The volume overlay on top of a stock media player app

Working with the notification area

Playing media that is located in the device's shared data areas requires file system access, access permissions, and some familiarity with the device file system. For more information about the shared data areas of the device, see Working with the file system.

Your app must acquire the necessary resources before it can attempt to play any media content. When your app has acquired the resources needed to play media content, it can begin to play the content and use the volume overlay to display media information to users. Your app can acquire exclusive access to the notification area, as you'll see in the following C++ code samples.

A QML sample

The acquired() signal is emitted when an app has successfully acquired exclusive access to the notification area. Using an onAcquired signal handler from within your QML code, your app can handle the acquired() signal by sending media data to the NowPlayingConnection object. The data is then used to set some important properties, such as duration and position. The following QML code sample demonstrates how to use the NowPlayingConnection object to set some media properties, and move the NowPlayingConnection object into the Started state. These NowPlayingConnection properties can only be set after the acquired() signal has been successfully received.

// A QML sample demonstrating how to acquire
// exclusive access to the notification area.

import bb.multimedia 1.2

// ...

attachedObjects: [
    NowPlayingConnection {
        id: nowPlaying

        connectionName: "myConnection"
        icon: "/tmp/artwork.png"

        onAcquired: {
            var metadata = { "track": "MyTrack", "artist" : "MyArtist" };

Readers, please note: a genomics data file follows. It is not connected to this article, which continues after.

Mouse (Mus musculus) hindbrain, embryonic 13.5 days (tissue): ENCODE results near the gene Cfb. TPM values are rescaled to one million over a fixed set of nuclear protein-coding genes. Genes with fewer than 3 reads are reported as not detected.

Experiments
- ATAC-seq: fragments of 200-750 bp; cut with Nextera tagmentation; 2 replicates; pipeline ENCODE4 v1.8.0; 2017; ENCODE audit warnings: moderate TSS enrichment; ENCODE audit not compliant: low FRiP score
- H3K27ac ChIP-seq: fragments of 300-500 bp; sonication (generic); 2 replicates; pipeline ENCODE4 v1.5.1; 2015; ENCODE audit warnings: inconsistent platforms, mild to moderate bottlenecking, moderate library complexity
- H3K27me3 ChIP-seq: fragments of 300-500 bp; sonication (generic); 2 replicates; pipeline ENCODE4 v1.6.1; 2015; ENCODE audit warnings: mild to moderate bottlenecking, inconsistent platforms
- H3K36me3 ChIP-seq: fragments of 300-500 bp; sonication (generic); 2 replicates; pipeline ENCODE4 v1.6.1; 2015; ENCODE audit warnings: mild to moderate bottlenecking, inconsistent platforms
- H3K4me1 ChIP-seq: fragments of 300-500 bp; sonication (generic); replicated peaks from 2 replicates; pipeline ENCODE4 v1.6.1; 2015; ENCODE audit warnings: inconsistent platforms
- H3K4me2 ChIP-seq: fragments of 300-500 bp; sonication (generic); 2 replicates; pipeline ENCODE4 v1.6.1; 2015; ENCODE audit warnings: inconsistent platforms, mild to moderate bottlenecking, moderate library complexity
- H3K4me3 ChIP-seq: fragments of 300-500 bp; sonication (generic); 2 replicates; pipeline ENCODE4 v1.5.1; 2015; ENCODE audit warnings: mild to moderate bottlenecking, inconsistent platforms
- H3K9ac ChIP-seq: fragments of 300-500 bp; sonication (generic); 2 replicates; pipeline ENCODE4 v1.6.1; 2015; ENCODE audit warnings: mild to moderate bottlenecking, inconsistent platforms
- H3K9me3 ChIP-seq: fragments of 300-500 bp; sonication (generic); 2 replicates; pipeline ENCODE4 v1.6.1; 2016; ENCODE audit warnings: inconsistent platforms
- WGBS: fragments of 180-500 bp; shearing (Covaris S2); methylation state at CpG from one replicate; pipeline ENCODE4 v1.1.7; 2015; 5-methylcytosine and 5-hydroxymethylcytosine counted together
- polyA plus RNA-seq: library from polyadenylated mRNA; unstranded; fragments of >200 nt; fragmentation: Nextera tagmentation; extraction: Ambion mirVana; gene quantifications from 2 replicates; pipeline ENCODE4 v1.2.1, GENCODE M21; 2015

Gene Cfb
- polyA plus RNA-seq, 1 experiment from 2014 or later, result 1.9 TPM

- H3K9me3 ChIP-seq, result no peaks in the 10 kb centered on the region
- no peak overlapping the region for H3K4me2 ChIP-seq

// Set a duration of 2 minutes in milliseconds.
            nowPlaying.duration = 120000;
            nowPlaying.position = 0;

            // You can go from an Unprepared state directly to
            // the Started state. The Prepared state is implied.
            nowPlaying.mediaState = MediaState.Started;

            nowPlaying.setMetaData(metadata);
        }

        // A Pause command has been received from the UI.
        onPause: {
            mymedia.pause();
        }


        // A Play command has been received from the UI.
        onPlay: {
            mymedia.play();
        }

        // A Stop command has been received from the UI.
        onRevoked: {
            mymedia.stop();
        }
    }
]

// ...

onMyMediaWantsToPlay: {
    nowPlaying.acquire();
}

onMyMediaPaused: {
    nowPlaying.mediaState = NowPlayingConnection.MediaStatePaused;
}

onMyMediaPositionChanged: {
    nowPlaying.position = ms;
}

onMyMediaNoLongerWantsToPlay: {
  nowPlaying.revoke();
}

onMyMediaTrackHasChanged: {
  nowPlaying.trackChange();
}

// ...

While it's true that typically the acquired() signal is used to set media data, artwork, and initial position, it can also be used to make function calls to next(), previous(), play(), pause() or stop(). When the acquired() signal has been received, your app can call the most appropriate function to work with your media type.

You have the flexibility to set or update any of the properties of the NowPlayingConnection object until the revoked() signal is received. No other updates are possible after the revoked() signal has been received by the NowPlayingConnection object. It's important to note that signals that are triggered by the notification areas are only emitted while the service is acquired and not currently preempted by a connection with a higher priority, such as a phone connection.

A C++ code sample

The first step is to define a NowPlayingConnection object. In the following C++ code sample, the NowPlayingConnection object is named np. This object is used to acquire exclusive access to the notification area, and set some of the properties of the NowPlayingConnection. The following C++ code sample shows you how to create a pointer to a NowPlayingConnection object. In this code sample, the NowPlayingConnection() constructor, which takes two parameters, is used to create the instance of the NowPlayingConnection object. The first parameter is the name of the service that you want to connect to, and the second parameter is the parent object. In this case, the parent is the current object.

#include <bb/multimedia/NowPlayingConnection>

// ...

// Define a NowPlayingConnection object.